Solve problems people need solved and you'll find the money making kind of businesses very quickly.
Let's start with passion about stuff that matters.
The two main ways how you can work for yourself:
- Start your own company, or
- Freelance: Write for others, design for others, code for others...and all this time, doing that something extra for the others - your clients.
What to freelance out: The list of possible freelancing careers depends on your special talents as well as the available opportunities in the market.
It is quite possible that you work as a freelancer and do it through a company.
Of course, many freelancers just make do with what they have and what and how the opportunity presents itself.
Most probably, you will sue this freelancing checklist to see what else could be done.
Remember also that this is a starting list, new things happen all the time.
Vet yourself: Do you offer something clients need? Is it a crowded market? How do you plan to differentiate?
Motivate yourself: Working for yourself is liberating at first, but without the support structure of an office and the safety of a regular salary cheque, you must find ways to motivate yourself to work, put the hours in, day after day, and there are no off days when you are freelancing - Build routines into your day to keep yourself on track, meet others for coffee to stave off isolation, and start thinking of yourself as a business owner, not an employee.
There's nothing more motivating than knowing that if you do not complete your work you will not get paid.
Prepare a Business Plan: Not a detailed one, but a single page document outlining your uniqueness, earning potential, target customer base, annual/biannual business target figures (no. of new clients, service rates, total business size should at least equal your last salary), competitors, etc. Be realistic about what you need to earn to make self-employment sustainable.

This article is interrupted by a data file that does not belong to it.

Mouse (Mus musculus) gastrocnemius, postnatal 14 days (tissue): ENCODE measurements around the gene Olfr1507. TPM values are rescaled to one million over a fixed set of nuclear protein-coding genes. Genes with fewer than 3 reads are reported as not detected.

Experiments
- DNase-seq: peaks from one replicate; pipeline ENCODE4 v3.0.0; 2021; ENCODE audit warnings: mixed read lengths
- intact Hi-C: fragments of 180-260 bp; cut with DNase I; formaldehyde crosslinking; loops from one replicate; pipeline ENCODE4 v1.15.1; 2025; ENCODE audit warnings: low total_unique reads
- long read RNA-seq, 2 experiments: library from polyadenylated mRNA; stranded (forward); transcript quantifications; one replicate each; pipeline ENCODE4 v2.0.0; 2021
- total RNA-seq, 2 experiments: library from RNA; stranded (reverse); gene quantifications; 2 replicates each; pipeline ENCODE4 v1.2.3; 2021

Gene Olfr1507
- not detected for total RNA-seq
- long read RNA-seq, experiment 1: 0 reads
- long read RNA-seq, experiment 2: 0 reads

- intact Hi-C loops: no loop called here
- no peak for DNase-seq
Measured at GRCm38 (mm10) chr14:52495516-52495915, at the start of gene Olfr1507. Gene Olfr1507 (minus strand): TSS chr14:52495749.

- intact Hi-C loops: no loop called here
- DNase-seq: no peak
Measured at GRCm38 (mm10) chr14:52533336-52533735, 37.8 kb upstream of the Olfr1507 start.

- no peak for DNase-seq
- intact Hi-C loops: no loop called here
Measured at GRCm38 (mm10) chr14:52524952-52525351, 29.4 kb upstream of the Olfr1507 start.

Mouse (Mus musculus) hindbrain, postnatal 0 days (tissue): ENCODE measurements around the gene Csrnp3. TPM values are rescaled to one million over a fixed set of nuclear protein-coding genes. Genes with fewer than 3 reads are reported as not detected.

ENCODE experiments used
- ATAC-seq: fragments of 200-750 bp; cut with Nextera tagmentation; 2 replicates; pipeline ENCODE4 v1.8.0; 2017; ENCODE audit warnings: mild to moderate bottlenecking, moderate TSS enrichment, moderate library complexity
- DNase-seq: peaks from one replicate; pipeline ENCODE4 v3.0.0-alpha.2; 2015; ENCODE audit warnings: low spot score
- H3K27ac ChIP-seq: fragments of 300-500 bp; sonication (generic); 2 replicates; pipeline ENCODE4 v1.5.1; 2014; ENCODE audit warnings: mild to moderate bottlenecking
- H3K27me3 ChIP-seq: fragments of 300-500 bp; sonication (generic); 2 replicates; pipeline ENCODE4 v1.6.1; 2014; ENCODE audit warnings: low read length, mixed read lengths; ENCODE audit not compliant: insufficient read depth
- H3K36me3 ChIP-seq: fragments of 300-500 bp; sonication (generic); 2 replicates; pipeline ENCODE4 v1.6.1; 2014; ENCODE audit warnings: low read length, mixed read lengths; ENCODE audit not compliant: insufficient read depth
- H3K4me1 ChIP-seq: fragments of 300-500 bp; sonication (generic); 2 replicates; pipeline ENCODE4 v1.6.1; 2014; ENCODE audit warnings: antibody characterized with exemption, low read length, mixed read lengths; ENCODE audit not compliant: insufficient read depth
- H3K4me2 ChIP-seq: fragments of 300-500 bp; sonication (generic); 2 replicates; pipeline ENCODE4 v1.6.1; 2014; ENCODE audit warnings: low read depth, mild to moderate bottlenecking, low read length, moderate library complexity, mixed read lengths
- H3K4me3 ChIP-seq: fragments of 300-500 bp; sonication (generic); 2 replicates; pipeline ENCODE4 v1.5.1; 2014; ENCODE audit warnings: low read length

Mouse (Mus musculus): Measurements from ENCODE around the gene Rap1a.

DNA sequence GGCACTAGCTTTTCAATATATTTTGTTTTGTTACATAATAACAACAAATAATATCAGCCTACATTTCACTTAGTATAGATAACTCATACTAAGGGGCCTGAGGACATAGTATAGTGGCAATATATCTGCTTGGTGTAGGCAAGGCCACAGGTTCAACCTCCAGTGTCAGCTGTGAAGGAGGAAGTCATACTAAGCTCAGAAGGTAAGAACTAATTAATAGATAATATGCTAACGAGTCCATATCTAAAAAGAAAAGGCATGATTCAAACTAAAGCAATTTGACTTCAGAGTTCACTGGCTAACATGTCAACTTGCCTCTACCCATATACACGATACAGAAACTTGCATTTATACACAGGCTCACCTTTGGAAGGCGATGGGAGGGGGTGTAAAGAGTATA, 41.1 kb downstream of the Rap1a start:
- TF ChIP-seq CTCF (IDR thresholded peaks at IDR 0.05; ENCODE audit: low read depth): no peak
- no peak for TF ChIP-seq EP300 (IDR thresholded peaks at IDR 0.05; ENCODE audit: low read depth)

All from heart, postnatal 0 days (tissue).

Create a Workspace: The problem with a home based office is how to keep the noises and distraction out and how to motivate yourself to put the hours in. You can break the loneliness by taking breaks and meeting people outside.
Choose a Legal Structure: Like most freelancers, you can make things simple and save money by working as a sole proprietors, but if you need protection against personal liability issues (especially in businesses where safety and quality issues often result in lawsuits) you may want to form limited liability companies or S-corporations.
Pick a Name for your service: Is it going to be your name? Or are you going to pick a distinct name, something that defines what your service is all about, or something that you may later expand into a corporation?
Get Insurance: Health Insurance for yourself and your family and insurance for your workplace: For example, start with a freelancers insurance. Keep yourself protected at all times, no matter what your working conditions may be.
Set Your Prices: Before you do that, look at your competition and prevalent market prices. Do you price on the hour? On project basis?